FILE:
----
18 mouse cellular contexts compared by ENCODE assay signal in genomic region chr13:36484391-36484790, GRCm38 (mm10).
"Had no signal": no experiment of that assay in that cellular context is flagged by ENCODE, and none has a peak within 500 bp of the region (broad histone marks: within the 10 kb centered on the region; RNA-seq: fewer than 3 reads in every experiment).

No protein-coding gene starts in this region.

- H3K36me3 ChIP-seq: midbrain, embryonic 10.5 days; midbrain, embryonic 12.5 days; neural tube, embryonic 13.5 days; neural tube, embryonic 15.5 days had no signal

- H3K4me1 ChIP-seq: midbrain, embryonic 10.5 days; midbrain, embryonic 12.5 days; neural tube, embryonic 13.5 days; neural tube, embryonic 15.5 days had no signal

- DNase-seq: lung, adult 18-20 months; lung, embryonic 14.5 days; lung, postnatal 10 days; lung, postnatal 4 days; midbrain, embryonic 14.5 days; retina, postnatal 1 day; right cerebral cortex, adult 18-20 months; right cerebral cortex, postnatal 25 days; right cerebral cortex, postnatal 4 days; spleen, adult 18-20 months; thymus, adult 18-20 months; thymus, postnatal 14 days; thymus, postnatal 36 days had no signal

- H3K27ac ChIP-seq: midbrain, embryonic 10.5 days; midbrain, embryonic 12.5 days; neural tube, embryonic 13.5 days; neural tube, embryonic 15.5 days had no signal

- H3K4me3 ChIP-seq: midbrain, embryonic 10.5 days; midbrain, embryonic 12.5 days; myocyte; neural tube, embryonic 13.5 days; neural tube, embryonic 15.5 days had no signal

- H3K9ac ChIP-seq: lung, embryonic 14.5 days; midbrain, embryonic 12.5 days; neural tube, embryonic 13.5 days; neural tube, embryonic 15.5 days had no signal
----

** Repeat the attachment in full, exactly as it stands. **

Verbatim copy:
18 mouse cellular contexts compared by ENCODE assay signal in genomic region chr13:36484391-36484790, GRCm38 (mm10).
"Had no signal": no experiment of that assay in that cellular context is flagged by ENCODE, and none has a peak within 500 bp of the region (broad histone marks: within the 10 kb centered on the region; RNA-seq: fewer than 3 reads in every experiment).

No protein-coding gene starts in this region.

- H3K36me3 ChIP-seq: midbrain, embryonic 10.5 days; midbrain, embryonic 12.5 days; neural tube, embryonic 13.5 days; neural tube, embryonic 15.5 days had no signal

- H3K4me1 ChIP-seq: midbrain, embryonic 10.5 days; midbrain, embryonic 12.5 days; neural tube, embryonic 13.5 days; neural tube, embryonic 15.5 days had no signal

- DNase-seq: lung, adult 18-20 months; lung, embryonic 14.5 days; lung, postnatal 10 days; lung, postnatal 4 days; midbrain, embryonic 14.5 days; retina, postnatal 1 day; right cerebral cortex, adult 18-20 months; right cerebral cortex, postnatal 25 days; right cerebral cortex, postnatal 4 days; spleen, adult 18-20 months; thymus, adult 18-20 months; thymus, postnatal 14 days; thymus, postnatal 36 days had no signal

- H3K27ac ChIP-seq: midbrain, embryonic 10.5 days; midbrain, embryonic 12.5 days; neural tube, embryonic 13.5 days; neural tube, embryonic 15.5 days had no signal

- H3K4me3 ChIP-seq: midbrain, embryonic 10.5 days; midbrain, embryonic 12.5 days; myocyte; neural tube, embryonic 13.5 days; neural tube, embryonic 15.5 days had no signal

- H3K9ac ChIP-seq: lung, embryonic 14.5 days; midbrain, embryonic 12.5 days; neural tube, embryonic 13.5 days; neural tube, embryonic 15.5 days had no signal